WASHINGTON, Aug.2 (Reuters) – In April, nearly a year after being fired from her hospitality business due to the pandemic, Sara Gard was still barely finding her feet with a new full-time job in financial services with which she juggled managing the distance education of her daughter.
So when her six-year-old daughter’s school just north of Atlanta, Georgia that month gave parents the option of choosing in-person classes for their children when the new school year began. in August, Gard signed up and felt good about his decision.
Until, that is, a recent increase in cases caused by the highly transmissible Delta variant of COVID-19. Masks in her school district are highly recommended but are not enforced and her daughter is too young to be vaccinated. Gard now has sleepless nights as she reconsiders.
If she decides to put her child back to the virtual school – which is always offered – something will have to give her. Her husband’s job is at the hospital and the Gard employer, with whom she started last November, wants her to spend more days in the office. “It’s not sustainable for me or my husband,” said Gard, 40. “Stress is killing me. “
Expectations of an accelerating economic recovery in the United States largely hinge on more workers being employed once in-person schooling resumes this fall. But the Delta variant could defeat those expectations if parents, especially women, stay or are forced to stay on the sidelines.
“You can imagine school districts deciding to wait a month or two for the Delta wave to calm down. I’m not saying it will happen, but it’s easy to imagine. It’s also easy to imagine that some people might say I’m just going to wait a few months before I get back to work, ”Federal Reserve Chairman Jerome Powell said Wednesday. “If schools don’t open, babysitters have to stay home, and if people don’t return to the workforce, job growth won’t be so strong. “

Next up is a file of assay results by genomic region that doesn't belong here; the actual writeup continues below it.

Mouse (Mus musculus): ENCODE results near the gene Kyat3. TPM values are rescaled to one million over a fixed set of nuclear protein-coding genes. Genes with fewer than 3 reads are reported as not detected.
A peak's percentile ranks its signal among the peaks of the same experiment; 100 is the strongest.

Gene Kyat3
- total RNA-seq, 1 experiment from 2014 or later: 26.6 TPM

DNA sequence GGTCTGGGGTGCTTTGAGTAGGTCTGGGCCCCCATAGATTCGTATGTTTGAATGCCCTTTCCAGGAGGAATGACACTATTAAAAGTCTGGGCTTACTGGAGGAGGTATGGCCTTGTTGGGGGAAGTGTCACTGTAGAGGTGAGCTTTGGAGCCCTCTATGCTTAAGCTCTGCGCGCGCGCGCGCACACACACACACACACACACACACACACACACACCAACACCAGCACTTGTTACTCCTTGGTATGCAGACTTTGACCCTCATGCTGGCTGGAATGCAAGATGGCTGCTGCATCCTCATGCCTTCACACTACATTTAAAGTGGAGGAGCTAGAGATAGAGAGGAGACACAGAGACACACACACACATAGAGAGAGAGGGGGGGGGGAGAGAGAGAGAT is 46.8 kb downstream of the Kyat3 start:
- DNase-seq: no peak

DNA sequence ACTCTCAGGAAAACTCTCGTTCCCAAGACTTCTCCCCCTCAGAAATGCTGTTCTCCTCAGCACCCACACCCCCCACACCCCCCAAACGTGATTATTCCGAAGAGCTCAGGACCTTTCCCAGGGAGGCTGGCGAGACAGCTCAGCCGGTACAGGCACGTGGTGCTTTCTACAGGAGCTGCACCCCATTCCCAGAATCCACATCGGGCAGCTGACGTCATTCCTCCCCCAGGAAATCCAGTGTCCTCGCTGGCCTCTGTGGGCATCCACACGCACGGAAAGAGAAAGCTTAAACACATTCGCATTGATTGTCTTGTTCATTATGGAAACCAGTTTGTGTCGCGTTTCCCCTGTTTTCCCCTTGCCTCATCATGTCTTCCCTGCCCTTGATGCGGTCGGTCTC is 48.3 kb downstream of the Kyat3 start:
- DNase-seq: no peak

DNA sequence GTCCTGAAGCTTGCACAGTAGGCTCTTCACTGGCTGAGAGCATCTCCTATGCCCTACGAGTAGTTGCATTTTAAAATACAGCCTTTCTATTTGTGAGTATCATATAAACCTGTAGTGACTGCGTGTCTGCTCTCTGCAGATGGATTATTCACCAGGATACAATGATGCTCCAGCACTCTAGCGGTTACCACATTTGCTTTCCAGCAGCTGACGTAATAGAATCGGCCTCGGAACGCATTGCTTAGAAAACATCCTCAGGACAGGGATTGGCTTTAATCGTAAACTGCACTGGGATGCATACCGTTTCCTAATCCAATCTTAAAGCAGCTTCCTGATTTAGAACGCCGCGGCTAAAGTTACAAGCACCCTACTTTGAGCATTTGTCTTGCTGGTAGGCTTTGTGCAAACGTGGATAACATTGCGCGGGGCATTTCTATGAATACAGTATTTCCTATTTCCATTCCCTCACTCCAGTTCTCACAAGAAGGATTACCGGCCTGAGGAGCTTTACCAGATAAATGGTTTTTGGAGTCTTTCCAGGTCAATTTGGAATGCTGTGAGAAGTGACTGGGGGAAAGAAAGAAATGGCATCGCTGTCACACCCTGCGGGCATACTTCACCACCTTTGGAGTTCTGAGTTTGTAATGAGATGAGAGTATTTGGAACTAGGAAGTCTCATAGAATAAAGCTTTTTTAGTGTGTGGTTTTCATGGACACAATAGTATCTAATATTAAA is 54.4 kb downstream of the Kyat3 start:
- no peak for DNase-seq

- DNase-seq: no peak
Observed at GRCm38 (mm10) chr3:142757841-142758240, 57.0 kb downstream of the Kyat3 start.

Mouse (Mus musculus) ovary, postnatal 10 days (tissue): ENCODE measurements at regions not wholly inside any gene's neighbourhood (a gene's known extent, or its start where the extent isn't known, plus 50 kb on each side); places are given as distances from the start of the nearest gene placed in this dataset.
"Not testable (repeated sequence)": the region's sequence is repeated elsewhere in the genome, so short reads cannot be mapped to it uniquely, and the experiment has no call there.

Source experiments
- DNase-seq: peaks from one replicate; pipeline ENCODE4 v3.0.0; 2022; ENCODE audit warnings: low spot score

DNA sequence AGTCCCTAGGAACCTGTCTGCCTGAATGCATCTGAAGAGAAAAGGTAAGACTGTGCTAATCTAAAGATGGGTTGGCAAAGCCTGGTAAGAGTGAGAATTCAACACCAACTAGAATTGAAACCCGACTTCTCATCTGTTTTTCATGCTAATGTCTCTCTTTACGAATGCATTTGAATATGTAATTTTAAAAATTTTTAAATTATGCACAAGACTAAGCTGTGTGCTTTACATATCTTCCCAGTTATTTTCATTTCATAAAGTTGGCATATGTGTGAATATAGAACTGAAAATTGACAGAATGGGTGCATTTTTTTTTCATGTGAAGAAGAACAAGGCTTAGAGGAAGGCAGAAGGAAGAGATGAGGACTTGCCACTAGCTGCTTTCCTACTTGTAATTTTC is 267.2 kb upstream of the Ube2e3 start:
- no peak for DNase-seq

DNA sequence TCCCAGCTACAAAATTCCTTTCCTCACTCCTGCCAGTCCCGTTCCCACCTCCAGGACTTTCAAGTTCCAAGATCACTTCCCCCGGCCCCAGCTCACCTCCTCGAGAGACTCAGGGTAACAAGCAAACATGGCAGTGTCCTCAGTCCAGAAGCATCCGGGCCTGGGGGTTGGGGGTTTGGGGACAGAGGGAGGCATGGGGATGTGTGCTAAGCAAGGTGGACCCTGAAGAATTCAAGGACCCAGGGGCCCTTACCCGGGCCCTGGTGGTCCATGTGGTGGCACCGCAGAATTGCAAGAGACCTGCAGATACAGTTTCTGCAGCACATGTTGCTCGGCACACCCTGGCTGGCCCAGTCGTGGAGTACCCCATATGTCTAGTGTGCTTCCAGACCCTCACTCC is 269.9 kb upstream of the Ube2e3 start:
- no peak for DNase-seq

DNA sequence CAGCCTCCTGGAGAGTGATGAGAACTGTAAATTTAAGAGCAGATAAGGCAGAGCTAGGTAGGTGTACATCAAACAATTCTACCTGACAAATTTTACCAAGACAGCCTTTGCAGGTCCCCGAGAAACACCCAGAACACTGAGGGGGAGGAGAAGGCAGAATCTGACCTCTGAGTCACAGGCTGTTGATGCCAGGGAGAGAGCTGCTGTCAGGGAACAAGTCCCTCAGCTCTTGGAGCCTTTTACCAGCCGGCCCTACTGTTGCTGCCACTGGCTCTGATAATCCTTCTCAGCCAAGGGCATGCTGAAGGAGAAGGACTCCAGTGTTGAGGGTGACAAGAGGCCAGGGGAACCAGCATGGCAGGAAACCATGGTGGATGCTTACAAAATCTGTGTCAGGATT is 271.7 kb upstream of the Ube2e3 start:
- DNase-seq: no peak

HERE WE GO AGAIN?
About 7 million fewer people are employed in the United States today than before the pandemic, according to Department of Labor surveys of businesses and households, despite record vacancies.
The recovery in employment has been particularly uneven for women, who suffered a greater share of job losses at the start of the pandemic. Many had returned to the labor market in the summer, but in August and September of last year, more than a million women aged 20 and over left the labor market, as most schools shut down. reopened to online education only and children were parked at home.
This year, women re-entered the workforce in greater numbers than men, reflecting the increase in face-to-face instruction as the school year progressed and the reopening of a number of schools. industries where they are over-represented.
Today, renewed uncertainty around school attendance is likely to dampen this momentum.
As school districts prepare for the reopening, protections vary widely. California is one of eight states that require all or nearly all children to wear masks in schools, as do many major cities, including Boston and Chicago, according to data compiled by the Burbio tracking website. In Texas and seven other states accounting for 25% of school-aged children, schools are not allowed to require masks. Read more